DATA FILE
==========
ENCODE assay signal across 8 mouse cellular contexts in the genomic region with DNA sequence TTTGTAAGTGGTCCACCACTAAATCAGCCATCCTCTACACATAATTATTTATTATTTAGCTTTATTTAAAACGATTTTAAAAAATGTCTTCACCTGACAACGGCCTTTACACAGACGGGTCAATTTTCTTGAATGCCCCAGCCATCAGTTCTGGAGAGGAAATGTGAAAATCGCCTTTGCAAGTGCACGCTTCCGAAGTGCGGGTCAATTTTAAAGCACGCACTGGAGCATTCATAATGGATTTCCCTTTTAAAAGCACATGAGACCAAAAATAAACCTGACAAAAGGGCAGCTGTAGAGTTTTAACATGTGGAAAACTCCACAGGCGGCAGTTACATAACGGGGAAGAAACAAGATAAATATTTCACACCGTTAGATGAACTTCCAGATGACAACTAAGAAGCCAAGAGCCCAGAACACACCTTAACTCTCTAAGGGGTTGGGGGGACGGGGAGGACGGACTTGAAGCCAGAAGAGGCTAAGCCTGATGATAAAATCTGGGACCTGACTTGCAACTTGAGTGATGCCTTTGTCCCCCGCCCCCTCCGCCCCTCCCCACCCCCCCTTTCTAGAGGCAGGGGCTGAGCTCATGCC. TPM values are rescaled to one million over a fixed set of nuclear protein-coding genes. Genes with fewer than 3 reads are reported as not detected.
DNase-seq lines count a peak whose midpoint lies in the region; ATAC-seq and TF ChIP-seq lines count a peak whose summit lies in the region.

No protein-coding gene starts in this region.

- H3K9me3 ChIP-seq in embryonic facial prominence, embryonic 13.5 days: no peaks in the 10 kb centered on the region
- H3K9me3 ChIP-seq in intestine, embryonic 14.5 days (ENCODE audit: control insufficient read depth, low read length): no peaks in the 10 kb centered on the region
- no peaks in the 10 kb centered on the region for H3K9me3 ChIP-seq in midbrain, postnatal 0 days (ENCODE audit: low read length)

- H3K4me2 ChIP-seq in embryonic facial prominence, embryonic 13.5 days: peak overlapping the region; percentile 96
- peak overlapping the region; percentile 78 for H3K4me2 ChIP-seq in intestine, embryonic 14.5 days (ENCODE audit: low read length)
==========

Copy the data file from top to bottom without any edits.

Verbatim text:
ENCODE assay signal across 8 mouse cellular contexts in the genomic region with DNA sequence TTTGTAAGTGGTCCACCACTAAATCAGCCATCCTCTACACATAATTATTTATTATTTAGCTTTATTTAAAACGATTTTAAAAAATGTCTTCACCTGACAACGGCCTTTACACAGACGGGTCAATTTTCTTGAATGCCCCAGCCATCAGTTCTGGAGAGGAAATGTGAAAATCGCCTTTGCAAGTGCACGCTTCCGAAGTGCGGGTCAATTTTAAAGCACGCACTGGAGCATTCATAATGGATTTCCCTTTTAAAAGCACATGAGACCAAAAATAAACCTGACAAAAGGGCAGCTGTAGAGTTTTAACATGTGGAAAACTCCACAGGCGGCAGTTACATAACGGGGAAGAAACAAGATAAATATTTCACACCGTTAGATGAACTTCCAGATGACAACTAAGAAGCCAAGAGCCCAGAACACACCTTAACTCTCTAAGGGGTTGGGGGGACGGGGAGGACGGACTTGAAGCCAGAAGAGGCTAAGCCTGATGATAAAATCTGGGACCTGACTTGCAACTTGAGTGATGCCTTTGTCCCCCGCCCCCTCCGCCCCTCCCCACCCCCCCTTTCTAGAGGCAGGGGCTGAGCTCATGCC. TPM values are rescaled to one million over a fixed set of nuclear protein-coding genes. Genes with fewer than 3 reads are reported as not detected.
DNase-seq lines count a peak whose midpoint lies in the region; ATAC-seq and TF ChIP-seq lines count a peak whose summit lies in the region.

No protein-coding gene starts in this region.

- H3K9me3 ChIP-seq in embryonic facial prominence, embryonic 13.5 days: no peaks in the 10 kb centered on the region
- H3K9me3 ChIP-seq in intestine, embryonic 14.5 days (ENCODE audit: control insufficient read depth, low read length): no peaks in the 10 kb centered on the region
- no peaks in the 10 kb centered on the region for H3K9me3 ChIP-seq in midbrain, postnatal 0 days (ENCODE audit: low read length)

- H3K4me2 ChIP-seq in embryonic facial prominence, embryonic 13.5 days: peak overlapping the region; percentile 96
- peak overlapping the region; percentile 78 for H3K4me2 ChIP-seq in intestine, embryonic 14.5 days (ENCODE audit: low read length)